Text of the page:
Sunday, 2 August 2009

A short guide to the Cirrus battle


There's a lot of confusion surrounding the events at Cirrus, so here's a simple guide followed by a few guesses.

  • 25 years ago Alan and Dale Klapmeier founded Cirrus Design
  • In 1998 the FAA certified the SR20
  • In 2000 the FAA certified the SR22
  • In 2006 Cirrus started taking $100,000 deposits for the jet. It is said that at one point they held 40 deposits
  • In 2008, Alan Klapmeier was replaced as CEO by Brent Wouters, Klapmeier remained as Chairman
  • In early July, Alan Klapmeier announced that he was putting a team together to buy the jet project from Cirrus Aircraft
  • Brent Wouters and Alan Klapmeier appeared to not be reading the same script in interviews following that announcement
  • At Oshkosh, Wouters and Dale Klapmeier said that selling the project to Alan (while retaining an interest) was a win win
  • Later that week Alan Klapmeier said that he was withdrawing from the negotiations
  • Brent Wouters responded by suggesting that Cirrus had alternative capital options

  • A few thoughts (and guesses)

  • It's clear that there's a rift between Alan Klapmeier and Brent Wouters
  • It's clear that Alan and Dale are not as close as they once were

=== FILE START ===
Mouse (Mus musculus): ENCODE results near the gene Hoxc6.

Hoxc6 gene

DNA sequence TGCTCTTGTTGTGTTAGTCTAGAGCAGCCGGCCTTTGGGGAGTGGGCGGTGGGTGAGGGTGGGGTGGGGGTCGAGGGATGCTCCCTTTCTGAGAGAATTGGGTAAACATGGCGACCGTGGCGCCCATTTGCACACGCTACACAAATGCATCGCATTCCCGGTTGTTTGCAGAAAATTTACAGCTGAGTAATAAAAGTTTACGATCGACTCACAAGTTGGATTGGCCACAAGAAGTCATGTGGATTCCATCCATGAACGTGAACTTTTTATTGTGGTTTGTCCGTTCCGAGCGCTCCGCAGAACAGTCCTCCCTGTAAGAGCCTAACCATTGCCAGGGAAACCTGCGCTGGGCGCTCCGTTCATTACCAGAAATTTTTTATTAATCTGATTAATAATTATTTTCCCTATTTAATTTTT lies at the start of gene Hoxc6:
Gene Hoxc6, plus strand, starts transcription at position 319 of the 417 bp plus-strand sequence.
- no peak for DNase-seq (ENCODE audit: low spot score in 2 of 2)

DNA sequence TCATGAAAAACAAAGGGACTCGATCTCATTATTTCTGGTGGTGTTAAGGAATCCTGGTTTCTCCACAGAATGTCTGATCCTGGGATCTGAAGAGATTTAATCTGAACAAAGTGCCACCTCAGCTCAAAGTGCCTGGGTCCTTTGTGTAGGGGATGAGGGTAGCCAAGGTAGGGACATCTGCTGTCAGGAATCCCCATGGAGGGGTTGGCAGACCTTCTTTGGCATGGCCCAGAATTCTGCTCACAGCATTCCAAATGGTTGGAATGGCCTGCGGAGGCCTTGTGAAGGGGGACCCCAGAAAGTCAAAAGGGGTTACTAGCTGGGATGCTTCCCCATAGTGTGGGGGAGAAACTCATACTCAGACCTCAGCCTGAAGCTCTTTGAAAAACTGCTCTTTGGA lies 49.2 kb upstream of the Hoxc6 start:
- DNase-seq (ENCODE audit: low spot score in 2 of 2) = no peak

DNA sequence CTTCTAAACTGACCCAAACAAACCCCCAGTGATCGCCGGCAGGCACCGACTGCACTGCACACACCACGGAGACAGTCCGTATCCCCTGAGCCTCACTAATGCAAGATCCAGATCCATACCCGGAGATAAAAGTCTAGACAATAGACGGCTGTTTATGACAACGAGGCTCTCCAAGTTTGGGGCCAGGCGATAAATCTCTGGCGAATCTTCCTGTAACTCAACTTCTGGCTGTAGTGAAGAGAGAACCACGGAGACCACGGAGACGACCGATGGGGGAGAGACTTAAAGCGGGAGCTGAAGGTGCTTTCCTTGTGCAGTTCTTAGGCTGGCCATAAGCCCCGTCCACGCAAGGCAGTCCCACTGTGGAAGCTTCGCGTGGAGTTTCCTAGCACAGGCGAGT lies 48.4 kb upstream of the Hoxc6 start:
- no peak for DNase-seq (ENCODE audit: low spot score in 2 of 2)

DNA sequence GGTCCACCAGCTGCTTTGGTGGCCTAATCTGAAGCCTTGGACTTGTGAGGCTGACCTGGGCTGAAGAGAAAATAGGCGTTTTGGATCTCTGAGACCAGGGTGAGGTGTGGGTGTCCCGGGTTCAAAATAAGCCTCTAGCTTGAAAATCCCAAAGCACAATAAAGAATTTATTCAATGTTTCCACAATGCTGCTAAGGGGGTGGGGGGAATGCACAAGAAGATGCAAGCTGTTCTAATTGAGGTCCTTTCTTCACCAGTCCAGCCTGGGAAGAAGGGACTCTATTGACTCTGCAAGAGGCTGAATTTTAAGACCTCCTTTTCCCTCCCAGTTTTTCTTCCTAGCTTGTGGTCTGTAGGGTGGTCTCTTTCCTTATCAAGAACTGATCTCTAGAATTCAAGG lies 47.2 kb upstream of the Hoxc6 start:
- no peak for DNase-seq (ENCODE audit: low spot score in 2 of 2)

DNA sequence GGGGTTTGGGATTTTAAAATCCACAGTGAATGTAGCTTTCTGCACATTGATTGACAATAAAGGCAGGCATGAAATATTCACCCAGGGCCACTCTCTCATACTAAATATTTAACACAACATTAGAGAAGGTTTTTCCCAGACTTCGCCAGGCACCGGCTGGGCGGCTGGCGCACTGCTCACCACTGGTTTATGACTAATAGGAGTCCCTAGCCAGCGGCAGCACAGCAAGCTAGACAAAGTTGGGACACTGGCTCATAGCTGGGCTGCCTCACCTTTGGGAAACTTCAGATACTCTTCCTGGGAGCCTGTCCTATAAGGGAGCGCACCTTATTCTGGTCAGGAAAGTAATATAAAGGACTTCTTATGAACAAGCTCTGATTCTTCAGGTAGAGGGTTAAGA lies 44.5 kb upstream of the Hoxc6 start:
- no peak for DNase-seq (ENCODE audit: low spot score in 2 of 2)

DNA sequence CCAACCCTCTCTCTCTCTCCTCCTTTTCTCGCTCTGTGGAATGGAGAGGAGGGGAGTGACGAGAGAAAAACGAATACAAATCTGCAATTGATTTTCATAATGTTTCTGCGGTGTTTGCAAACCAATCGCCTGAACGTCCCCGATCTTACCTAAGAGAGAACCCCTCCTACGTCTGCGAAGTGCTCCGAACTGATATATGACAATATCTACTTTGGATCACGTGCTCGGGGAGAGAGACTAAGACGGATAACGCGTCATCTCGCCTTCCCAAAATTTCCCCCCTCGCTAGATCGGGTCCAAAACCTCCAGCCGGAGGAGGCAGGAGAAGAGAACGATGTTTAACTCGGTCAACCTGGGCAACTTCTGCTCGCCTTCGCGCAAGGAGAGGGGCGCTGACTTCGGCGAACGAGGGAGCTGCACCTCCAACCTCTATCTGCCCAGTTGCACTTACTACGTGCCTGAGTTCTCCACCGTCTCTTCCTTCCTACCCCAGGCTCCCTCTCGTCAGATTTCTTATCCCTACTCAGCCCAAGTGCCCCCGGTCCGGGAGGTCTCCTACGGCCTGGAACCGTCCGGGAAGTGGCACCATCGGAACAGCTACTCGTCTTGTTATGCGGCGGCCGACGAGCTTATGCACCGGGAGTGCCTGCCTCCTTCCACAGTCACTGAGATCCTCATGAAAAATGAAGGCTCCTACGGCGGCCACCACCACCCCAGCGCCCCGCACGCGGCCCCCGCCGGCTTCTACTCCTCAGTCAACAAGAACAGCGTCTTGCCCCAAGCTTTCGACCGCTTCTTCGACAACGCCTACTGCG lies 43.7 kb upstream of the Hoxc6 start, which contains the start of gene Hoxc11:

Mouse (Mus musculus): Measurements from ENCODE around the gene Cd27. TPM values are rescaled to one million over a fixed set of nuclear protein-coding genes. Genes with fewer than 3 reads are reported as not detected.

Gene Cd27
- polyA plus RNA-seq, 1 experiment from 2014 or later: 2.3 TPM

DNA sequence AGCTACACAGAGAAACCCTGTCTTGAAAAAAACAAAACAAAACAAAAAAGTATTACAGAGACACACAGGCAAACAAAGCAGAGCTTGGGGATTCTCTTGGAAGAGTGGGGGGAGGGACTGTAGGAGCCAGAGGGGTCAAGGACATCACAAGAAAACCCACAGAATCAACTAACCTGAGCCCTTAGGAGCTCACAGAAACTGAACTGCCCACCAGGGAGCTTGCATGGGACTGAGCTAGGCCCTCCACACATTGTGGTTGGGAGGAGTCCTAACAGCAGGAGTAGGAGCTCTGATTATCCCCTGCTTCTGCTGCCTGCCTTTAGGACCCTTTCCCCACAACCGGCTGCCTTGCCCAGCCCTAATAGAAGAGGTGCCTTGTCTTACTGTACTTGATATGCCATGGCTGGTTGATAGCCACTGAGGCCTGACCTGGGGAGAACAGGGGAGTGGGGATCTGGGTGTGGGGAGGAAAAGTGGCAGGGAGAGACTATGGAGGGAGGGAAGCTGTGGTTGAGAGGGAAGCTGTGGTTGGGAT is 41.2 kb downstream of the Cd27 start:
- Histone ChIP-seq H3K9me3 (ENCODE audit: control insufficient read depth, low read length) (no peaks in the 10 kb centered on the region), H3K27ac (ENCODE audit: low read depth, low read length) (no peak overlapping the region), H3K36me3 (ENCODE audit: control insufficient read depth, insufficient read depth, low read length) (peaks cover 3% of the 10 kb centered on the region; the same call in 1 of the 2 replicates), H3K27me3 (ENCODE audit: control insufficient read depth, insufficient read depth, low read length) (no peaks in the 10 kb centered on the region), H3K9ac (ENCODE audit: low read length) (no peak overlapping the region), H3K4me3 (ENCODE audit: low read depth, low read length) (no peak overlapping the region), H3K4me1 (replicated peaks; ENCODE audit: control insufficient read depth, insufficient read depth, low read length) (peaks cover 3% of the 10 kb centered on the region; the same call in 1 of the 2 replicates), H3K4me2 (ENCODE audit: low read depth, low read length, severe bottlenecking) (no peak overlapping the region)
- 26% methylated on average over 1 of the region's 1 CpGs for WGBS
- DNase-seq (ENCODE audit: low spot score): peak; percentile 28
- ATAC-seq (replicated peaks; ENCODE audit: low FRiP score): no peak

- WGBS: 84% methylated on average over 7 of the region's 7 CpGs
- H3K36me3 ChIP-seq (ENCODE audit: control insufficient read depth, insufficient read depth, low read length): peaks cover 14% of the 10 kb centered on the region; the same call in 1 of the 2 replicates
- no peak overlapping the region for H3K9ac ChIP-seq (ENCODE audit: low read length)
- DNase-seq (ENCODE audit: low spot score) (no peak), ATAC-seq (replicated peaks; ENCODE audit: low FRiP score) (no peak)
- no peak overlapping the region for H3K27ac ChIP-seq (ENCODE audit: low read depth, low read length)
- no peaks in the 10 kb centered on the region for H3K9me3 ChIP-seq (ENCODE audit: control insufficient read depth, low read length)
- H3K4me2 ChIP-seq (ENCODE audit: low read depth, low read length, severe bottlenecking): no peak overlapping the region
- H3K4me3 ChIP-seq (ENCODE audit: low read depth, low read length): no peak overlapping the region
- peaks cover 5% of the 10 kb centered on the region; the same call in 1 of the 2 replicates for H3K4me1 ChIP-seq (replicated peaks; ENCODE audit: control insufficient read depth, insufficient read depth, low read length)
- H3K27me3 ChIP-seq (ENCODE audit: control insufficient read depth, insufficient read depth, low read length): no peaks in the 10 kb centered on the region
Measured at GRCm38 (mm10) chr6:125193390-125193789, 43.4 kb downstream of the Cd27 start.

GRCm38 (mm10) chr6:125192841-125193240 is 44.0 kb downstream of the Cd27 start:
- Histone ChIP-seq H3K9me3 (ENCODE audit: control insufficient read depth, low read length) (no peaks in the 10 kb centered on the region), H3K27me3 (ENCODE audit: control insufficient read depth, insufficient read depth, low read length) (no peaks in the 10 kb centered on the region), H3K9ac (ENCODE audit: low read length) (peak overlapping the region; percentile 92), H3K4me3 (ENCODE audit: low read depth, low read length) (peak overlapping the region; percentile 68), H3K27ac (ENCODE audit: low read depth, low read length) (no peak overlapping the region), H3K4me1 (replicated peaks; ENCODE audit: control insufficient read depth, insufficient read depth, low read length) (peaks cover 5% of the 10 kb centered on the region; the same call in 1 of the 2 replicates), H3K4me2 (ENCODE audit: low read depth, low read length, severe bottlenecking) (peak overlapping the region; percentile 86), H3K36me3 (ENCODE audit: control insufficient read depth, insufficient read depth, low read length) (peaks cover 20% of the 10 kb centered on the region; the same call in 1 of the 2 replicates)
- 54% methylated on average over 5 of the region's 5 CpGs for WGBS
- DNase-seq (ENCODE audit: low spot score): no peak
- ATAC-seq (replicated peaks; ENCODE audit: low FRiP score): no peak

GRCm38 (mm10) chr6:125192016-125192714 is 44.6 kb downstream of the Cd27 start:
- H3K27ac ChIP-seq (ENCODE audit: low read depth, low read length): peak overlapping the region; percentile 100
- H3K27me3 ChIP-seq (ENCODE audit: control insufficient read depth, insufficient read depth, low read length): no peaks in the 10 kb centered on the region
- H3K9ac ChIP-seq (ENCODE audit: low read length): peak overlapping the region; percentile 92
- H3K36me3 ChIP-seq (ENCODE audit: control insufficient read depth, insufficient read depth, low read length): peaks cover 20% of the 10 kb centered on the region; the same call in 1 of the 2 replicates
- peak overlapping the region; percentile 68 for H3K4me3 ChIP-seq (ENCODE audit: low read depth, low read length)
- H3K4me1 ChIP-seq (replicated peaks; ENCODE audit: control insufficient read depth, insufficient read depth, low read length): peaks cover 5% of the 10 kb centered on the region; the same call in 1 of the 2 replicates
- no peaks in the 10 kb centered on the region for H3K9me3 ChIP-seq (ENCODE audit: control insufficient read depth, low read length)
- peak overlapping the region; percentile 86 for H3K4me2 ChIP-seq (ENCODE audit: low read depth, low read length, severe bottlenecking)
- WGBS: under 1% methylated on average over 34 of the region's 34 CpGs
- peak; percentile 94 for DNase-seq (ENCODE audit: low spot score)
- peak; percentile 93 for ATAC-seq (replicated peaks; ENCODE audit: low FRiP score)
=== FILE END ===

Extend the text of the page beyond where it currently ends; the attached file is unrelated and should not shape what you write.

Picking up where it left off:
• From comments made by Wouters, it's clear that the Jet will take a very long time for Cirrus to bring to market without significant additional investment
  • In these tough economic times, Cirrus needs deposit holders asking for their money back like a double dose of swine flu
  • Arcapita (who own Cirrus) should, in theory at least, be very motivated to do the deal - it would remove the jet deposit liabilities and going forward would mean that Cirrus would not need to spend 'every development dollar' on the jet.
  • Wouters has stated that the negotiations had got very, very close
  • Does Arcapita have another deal on the table?
  • Has Alan really withdrawn, or is that a negotiating tactic?

  • More news when I get it...

    Update: As far as I can tell the withdrawal was for real, and wasn't part of any negotiation strategy. It is impossible to say that Alan Klapmeier and his team will never buy the project, but all the signs are that when his Chairmanship of Cirrus Aircraft ends later this month he'll be spending his time working on non-Cirrus matters.

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